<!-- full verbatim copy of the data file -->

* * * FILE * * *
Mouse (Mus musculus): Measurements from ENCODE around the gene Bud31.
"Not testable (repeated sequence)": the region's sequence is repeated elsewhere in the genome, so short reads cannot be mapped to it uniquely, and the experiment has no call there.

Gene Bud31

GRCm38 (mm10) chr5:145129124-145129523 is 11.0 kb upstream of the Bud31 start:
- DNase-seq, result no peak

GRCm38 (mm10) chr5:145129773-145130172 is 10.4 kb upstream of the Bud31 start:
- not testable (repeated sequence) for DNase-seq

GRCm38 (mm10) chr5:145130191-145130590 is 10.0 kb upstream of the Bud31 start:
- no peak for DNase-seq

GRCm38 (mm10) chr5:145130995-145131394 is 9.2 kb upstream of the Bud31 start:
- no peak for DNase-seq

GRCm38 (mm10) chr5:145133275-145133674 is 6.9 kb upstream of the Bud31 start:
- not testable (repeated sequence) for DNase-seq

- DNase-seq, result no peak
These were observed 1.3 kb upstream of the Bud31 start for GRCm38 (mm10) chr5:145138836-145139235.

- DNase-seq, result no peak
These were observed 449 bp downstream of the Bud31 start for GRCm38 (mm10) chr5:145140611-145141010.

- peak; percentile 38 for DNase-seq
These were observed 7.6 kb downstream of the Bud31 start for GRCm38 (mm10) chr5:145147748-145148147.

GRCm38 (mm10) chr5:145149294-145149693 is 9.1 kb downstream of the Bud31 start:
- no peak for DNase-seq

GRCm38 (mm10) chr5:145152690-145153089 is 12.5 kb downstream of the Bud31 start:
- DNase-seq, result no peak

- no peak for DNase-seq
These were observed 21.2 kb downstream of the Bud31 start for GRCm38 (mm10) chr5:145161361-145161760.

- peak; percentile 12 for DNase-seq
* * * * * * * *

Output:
Mouse (Mus musculus): Measurements from ENCODE around the gene Bud31.
"Not testable (repeated sequence)": the region's sequence is repeated elsewhere in the genome, so short reads cannot be mapped to it uniquely, and the experiment has no call there.

Gene Bud31

GRCm38 (mm10) chr5:145129124-145129523 is 11.0 kb upstream of the Bud31 start:
- DNase-seq, result no peak

GRCm38 (mm10) chr5:145129773-145130172 is 10.4 kb upstream of the Bud31 start:
- not testable (repeated sequence) for DNase-seq

GRCm38 (mm10) chr5:145130191-145130590 is 10.0 kb upstream of the Bud31 start:
- no peak for DNase-seq

GRCm38 (mm10) chr5:145130995-145131394 is 9.2 kb upstream of the Bud31 start:
- no peak for DNase-seq

GRCm38 (mm10) chr5:145133275-145133674 is 6.9 kb upstream of the Bud31 start:
- not testable (repeated sequence) for DNase-seq

- DNase-seq, result no peak
These were observed 1.3 kb upstream of the Bud31 start for GRCm38 (mm10) chr5:145138836-145139235.

- DNase-seq, result no peak
These were observed 449 bp downstream of the Bud31 start for GRCm38 (mm10) chr5:145140611-145141010.

- peak; percentile 38 for DNase-seq
These were observed 7.6 kb downstream of the Bud31 start for GRCm38 (mm10) chr5:145147748-145148147.

GRCm38 (mm10) chr5:145149294-145149693 is 9.1 kb downstream of the Bud31 start:
- no peak for DNase-seq

GRCm38 (mm10) chr5:145152690-145153089 is 12.5 kb downstream of the Bud31 start:
- DNase-seq, result no peak

- no peak for DNase-seq
These were observed 21.2 kb downstream of the Bud31 start for GRCm38 (mm10) chr5:145161361-145161760.

- peak; percentile 12 for DNase-seq